Hi there sweep, I have been installing ventless fireplaces for seven years. During this time I have lost count of the number but it is about 148-175 per month right now. It has not always been so busy but like all contracting companies peeks and valleys. Well, to the point I am a gas specialist and install both unvented and vented boxes. I not only put these inserts in but very often convert woodburners to depending on the customer vented gas logs or ventless gas logs. I always go by the book and use as much information as possible to help my customer design a system that will fit the life style and room size that they have. yes tightly built homes are harder to feel out than drafty old house but, if these people that are having problem with there systems think they are the majority, I am here to set the record straight. There are some states that do not sell ventfree hearth products. But not as many that don't as there are that do, and I know for a fact that water vapor and CO that everyone always talks about is so misconstrued, for every cubic foot of gas that is used there are two cubic feet of carbon dioxide, one cubic foot of water vapor, and one to one and a half cubic feet of hydrogen so with that said this is for natural gas. This is going to be produced from any ventless system the numbers are higher for vented because these systems can be forty to sixty percent efficient. With propane we do not measure the gas in cubic feet but if in pounds and it goes something like this one hundred pounds of gas per every two pounds of carbon dioxide, one pound of water vapor, and about one pound of hydrogen. the ventless gas logs are limited to 40,000 Btu/h and if anyone has a system putting out more than that should contact the company that installed the system. also if there is the wrong gas supply to the logs on ventless there will be sooting. I cannot make these people on your site change there minds about ventless gas products, and I feel very sorry from what I read and the problems that they have had or may still be having. But in my personal experience it is much safer to have ventless fireplaces burning properly in your home than to drive on the roads in America and be around drivers on cell phone. Also i have been to many large cities on the east coast and seen first hand the air pollution that we are breathing just being outside so maybe you would like to put a chimney on the world or that car that smokes and produces carbon monoxide which for the record is the one that will kill you. thank you for having a site that people can go on and express there experiences but I feel that you should at least post the numbers of satisfied customers with ventfree versus the select few that has had problem systems or unintelligent companies that put the systems in.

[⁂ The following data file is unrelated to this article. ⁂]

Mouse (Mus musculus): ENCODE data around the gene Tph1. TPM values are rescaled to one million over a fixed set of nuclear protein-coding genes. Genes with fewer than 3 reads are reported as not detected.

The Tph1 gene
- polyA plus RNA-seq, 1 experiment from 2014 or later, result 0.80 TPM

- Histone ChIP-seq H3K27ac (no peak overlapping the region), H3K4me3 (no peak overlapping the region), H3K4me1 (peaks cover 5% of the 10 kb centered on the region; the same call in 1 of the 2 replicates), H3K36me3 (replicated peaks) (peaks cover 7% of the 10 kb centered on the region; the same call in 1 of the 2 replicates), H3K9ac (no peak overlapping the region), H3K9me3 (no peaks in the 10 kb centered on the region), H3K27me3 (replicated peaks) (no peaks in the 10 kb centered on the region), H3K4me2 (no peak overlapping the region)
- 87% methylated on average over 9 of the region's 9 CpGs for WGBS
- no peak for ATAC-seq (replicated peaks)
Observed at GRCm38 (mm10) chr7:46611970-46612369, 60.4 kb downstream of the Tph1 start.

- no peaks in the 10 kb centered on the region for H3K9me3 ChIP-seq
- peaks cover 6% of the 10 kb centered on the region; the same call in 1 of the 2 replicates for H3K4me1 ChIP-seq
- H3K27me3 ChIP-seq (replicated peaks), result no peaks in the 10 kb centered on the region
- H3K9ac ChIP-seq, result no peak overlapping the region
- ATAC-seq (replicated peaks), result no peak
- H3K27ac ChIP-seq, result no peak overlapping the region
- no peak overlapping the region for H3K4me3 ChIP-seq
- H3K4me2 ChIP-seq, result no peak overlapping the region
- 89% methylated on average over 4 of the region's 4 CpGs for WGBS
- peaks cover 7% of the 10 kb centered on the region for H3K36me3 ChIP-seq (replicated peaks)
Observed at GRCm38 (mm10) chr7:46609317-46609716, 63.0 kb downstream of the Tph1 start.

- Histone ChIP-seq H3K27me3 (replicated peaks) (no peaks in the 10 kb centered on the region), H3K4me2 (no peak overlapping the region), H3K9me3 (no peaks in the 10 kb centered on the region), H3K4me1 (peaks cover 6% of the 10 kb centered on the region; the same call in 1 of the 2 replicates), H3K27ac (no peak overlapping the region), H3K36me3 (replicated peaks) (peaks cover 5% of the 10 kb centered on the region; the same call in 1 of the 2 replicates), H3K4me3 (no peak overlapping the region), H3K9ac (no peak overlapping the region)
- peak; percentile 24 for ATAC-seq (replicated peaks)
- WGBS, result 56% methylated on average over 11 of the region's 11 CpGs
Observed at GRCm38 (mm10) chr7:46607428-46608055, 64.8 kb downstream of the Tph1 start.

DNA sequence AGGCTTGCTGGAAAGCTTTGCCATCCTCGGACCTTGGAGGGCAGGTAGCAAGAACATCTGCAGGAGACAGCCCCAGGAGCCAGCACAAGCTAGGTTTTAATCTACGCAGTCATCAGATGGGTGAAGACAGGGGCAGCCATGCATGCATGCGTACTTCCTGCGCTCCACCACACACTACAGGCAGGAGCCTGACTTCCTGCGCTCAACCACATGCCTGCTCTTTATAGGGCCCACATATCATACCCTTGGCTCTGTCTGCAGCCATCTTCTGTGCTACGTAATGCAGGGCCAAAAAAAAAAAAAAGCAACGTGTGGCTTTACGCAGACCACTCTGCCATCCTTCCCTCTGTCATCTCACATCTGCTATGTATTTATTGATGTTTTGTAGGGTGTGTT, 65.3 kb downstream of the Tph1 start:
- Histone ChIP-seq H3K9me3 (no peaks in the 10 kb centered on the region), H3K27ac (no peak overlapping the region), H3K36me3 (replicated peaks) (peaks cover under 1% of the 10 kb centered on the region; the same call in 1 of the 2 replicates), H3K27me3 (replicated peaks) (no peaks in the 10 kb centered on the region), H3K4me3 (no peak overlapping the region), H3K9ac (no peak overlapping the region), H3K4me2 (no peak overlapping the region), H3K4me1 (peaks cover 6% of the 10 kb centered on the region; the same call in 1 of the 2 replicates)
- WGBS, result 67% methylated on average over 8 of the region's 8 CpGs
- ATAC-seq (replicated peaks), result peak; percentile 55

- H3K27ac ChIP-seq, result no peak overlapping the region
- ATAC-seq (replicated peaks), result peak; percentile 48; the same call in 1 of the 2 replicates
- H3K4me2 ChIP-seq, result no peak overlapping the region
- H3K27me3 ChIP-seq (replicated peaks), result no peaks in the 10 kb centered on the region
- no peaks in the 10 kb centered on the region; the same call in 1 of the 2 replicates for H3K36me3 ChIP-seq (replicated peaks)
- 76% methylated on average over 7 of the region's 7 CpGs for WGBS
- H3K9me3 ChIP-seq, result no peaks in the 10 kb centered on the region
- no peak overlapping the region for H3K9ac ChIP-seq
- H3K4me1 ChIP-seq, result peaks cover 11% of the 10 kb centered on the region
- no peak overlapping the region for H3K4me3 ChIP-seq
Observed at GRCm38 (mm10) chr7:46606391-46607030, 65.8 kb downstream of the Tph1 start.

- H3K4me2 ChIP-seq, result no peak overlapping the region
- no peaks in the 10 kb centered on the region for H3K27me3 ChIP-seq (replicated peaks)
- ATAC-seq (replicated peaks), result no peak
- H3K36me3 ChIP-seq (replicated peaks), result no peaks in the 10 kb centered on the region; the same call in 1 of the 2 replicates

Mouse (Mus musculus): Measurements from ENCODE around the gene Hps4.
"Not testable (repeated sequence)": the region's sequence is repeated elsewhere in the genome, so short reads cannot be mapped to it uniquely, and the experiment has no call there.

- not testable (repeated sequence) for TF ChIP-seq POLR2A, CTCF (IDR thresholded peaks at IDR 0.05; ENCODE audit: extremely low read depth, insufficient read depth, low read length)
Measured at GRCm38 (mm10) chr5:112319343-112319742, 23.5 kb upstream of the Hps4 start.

my name is Joe Willoughby